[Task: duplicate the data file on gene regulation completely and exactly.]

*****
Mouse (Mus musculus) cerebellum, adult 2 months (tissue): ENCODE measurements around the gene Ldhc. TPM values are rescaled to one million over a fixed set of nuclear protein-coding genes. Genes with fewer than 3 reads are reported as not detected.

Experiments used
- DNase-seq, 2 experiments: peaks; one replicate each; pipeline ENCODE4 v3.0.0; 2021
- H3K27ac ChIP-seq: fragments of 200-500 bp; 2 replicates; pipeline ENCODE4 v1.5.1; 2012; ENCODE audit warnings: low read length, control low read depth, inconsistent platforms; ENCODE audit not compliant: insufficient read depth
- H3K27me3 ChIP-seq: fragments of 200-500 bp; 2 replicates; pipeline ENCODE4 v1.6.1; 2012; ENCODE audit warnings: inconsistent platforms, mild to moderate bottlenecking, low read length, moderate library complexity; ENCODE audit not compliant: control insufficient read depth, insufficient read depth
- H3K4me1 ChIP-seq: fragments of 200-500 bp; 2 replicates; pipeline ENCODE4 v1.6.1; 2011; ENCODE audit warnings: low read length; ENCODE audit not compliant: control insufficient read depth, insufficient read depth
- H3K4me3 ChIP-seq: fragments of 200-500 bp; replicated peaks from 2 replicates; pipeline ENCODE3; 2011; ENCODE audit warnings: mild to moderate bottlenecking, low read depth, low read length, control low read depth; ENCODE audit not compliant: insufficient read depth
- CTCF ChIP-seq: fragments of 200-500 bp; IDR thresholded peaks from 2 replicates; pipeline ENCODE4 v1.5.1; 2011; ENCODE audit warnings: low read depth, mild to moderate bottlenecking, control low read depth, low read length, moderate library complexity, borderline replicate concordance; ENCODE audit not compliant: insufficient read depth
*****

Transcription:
Mouse (Mus musculus) cerebellum, adult 2 months (tissue): ENCODE measurements around the gene Ldhc. TPM values are rescaled to one million over a fixed set of nuclear protein-coding genes. Genes with fewer than 3 reads are reported as not detected.

Experiments used
- DNase-seq, 2 experiments: peaks; one replicate each; pipeline ENCODE4 v3.0.0; 2021
- H3K27ac ChIP-seq: fragments of 200-500 bp; 2 replicates; pipeline ENCODE4 v1.5.1; 2012; ENCODE audit warnings: low read length, control low read depth, inconsistent platforms; ENCODE audit not compliant: insufficient read depth
- H3K27me3 ChIP-seq: fragments of 200-500 bp; 2 replicates; pipeline ENCODE4 v1.6.1; 2012; ENCODE audit warnings: inconsistent platforms, mild to moderate bottlenecking, low read length, moderate library complexity; ENCODE audit not compliant: control insufficient read depth, insufficient read depth
- H3K4me1 ChIP-seq: fragments of 200-500 bp; 2 replicates; pipeline ENCODE4 v1.6.1; 2011; ENCODE audit warnings: low read length; ENCODE audit not compliant: control insufficient read depth, insufficient read depth
- H3K4me3 ChIP-seq: fragments of 200-500 bp; replicated peaks from 2 replicates; pipeline ENCODE3; 2011; ENCODE audit warnings: mild to moderate bottlenecking, low read depth, low read length, control low read depth; ENCODE audit not compliant: insufficient read depth
- CTCF ChIP-seq: fragments of 200-500 bp; IDR thresholded peaks from 2 replicates; pipeline ENCODE4 v1.5.1; 2011; ENCODE audit warnings: low read depth, mild to moderate bottlenecking, control low read depth, low read length, moderate library complexity, borderline replicate concordance; ENCODE audit not compliant: insufficient read depth